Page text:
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Memorials & Monuments
on the Isle of Wight
- Biography -
- Henry Michael O'Hare -

Unknown person Name : Henry Michael O'Hare

Son of : Patrick O'Hare and Elizabeth O'Hare (née Newbery), of 1, Hillside Villas, West Lulworth, Dorset.

Born : 1892, Kirkwall, Orkney.
  Census information :

1901 : The O'Hare family are listed at 7 Laing Street, Kirkwall, Orkney. Patrick O'Hare is a Sergeant Major in the Army.

1911 : The O'Hare family are listed at 17 Fitzroy Street, Sandown. Patrick O'Hare is an Army Pensioner and Insurance Agent.

  Service Details :

Serjeant 51784 Henry Michael O'Hare, 110th Bty., 24th Bde., Royal Field Artillery.

Awarded Military Medal, mentioned in despatches.
Casualty Details :

Died : 5 December 1917 aged 24.

Buried at : Neuville-Bourjonval British Cemetery, Pas de Calais, France.

CWGC Record
  Commemorated on these Memorials :

Sandown War Memorial
Sandown, St John's Church War Memorial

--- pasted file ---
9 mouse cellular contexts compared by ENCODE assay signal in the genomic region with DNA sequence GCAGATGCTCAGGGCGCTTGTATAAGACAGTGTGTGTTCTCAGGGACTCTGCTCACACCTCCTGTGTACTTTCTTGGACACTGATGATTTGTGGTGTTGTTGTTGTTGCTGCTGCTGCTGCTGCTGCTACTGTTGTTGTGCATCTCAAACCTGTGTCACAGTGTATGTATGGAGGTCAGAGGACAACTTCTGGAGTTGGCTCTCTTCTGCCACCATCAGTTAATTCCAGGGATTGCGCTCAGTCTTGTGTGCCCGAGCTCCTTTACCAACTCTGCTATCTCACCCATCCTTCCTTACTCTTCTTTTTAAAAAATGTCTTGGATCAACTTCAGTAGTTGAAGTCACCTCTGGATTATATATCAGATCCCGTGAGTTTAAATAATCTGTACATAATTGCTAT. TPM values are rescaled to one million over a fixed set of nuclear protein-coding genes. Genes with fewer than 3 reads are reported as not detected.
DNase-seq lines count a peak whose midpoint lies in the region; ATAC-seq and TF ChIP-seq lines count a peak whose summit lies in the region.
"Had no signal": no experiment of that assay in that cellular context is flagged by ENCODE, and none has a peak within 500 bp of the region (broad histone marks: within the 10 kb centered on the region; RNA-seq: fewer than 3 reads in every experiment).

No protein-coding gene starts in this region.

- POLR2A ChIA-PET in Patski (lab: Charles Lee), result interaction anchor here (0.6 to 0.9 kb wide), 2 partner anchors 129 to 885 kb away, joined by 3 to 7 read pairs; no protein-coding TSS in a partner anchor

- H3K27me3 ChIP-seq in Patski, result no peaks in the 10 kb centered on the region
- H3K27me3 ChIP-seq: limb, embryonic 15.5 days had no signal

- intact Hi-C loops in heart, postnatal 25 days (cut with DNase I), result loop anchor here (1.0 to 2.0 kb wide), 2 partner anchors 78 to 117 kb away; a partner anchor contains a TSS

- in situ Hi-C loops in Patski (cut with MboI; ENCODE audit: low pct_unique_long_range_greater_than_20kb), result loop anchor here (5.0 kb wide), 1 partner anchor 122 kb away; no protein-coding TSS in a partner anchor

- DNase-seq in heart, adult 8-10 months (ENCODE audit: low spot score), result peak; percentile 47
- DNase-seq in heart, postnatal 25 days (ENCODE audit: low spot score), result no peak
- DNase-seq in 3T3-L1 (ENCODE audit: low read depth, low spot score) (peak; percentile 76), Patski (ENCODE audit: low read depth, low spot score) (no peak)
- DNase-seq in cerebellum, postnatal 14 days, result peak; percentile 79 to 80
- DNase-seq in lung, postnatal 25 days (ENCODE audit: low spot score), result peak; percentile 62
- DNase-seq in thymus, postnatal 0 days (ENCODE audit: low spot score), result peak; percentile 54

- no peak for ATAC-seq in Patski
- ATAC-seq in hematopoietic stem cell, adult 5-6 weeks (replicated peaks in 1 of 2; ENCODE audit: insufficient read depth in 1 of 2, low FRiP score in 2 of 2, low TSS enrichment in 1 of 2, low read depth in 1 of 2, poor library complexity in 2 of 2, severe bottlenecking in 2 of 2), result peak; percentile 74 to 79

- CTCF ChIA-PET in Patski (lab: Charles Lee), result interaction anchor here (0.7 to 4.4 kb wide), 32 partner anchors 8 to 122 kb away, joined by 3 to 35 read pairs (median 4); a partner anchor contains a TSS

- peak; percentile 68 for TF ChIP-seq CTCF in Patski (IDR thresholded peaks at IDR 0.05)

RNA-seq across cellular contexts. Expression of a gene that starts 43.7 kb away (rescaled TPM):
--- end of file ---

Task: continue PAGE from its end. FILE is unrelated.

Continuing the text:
County War Memorial, Carisbrooke Castle
  Documents and Newspaper cuttings :


Saturday, November 7, 1914 Page 5

Bombr. Cecil O'Hare, son of Mr. and Mrs. Patrick O'Hare, of Glen-I-Maal, St. John's-road, Sandown, who was engaged as observing officer in the Royal Field Artillery, was wounded in the left arm at Armentieres. At the time of writing he is receiving attention at the Exeter temporary hospital, but was expected home in the course of the week.


Saturday, December 22, 1917 Page 1

O'HARE. - Killed in action in France, Sergt. Henry Michael O'Hare R.F.A., third son of Sergt.-Major and Mrs. O'Hare, of Glen-Imaal, St John's-road, Sandown, aged 24.


Saturday, December 22, 1917 Page 5